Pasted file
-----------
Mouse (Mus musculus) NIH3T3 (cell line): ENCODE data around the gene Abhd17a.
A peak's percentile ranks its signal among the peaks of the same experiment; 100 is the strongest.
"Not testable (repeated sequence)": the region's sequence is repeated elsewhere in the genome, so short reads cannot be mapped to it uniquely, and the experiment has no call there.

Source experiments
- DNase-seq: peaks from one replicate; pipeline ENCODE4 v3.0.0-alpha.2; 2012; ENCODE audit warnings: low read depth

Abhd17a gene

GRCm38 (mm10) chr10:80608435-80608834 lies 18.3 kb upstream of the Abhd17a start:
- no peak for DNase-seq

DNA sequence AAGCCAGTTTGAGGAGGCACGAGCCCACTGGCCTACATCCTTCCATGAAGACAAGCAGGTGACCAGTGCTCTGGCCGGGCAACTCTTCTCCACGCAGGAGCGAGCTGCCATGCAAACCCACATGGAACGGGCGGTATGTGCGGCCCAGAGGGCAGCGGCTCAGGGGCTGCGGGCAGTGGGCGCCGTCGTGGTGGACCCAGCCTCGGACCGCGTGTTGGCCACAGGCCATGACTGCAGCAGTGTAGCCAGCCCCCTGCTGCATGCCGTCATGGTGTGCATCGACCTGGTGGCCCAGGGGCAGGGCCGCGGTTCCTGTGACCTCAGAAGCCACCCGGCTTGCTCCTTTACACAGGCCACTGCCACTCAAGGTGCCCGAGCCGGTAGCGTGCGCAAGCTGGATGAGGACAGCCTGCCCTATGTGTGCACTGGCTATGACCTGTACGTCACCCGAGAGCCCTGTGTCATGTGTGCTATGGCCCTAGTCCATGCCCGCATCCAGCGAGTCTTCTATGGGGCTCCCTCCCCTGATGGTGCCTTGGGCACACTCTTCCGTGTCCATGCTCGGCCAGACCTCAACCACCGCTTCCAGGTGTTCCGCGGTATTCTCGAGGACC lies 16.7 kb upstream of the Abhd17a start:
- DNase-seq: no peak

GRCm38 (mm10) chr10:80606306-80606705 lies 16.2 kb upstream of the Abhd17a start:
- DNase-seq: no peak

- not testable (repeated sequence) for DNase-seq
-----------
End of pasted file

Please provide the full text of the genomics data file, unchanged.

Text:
Mouse (Mus musculus) NIH3T3 (cell line): ENCODE data around the gene Abhd17a.
A peak's percentile ranks its signal among the peaks of the same experiment; 100 is the strongest.
"Not testable (repeated sequence)": the region's sequence is repeated elsewhere in the genome, so short reads cannot be mapped to it uniquely, and the experiment has no call there.

Source experiments
- DNase-seq: peaks from one replicate; pipeline ENCODE4 v3.0.0-alpha.2; 2012; ENCODE audit warnings: low read depth

Abhd17a gene

GRCm38 (mm10) chr10:80608435-80608834 lies 18.3 kb upstream of the Abhd17a start:
- no peak for DNase-seq

DNA sequence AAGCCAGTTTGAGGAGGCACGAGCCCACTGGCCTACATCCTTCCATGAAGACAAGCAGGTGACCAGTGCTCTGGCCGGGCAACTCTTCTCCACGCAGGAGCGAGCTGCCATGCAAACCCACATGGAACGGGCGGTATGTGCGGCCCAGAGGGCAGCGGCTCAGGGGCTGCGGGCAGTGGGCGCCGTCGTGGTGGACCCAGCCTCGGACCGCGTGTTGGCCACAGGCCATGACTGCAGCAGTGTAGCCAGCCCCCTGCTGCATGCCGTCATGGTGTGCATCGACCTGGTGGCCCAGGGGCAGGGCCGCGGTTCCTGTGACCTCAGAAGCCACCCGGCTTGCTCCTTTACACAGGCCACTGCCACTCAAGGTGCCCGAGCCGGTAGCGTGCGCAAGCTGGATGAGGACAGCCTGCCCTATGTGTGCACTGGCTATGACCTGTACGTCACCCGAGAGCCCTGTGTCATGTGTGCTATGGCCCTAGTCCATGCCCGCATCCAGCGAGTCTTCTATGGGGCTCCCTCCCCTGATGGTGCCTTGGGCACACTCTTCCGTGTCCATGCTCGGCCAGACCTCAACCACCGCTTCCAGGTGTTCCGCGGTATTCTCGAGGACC lies 16.7 kb upstream of the Abhd17a start:
- DNase-seq: no peak

GRCm38 (mm10) chr10:80606306-80606705 lies 16.2 kb upstream of the Abhd17a start:
- DNase-seq: no peak

- not testable (repeated sequence) for DNase-seq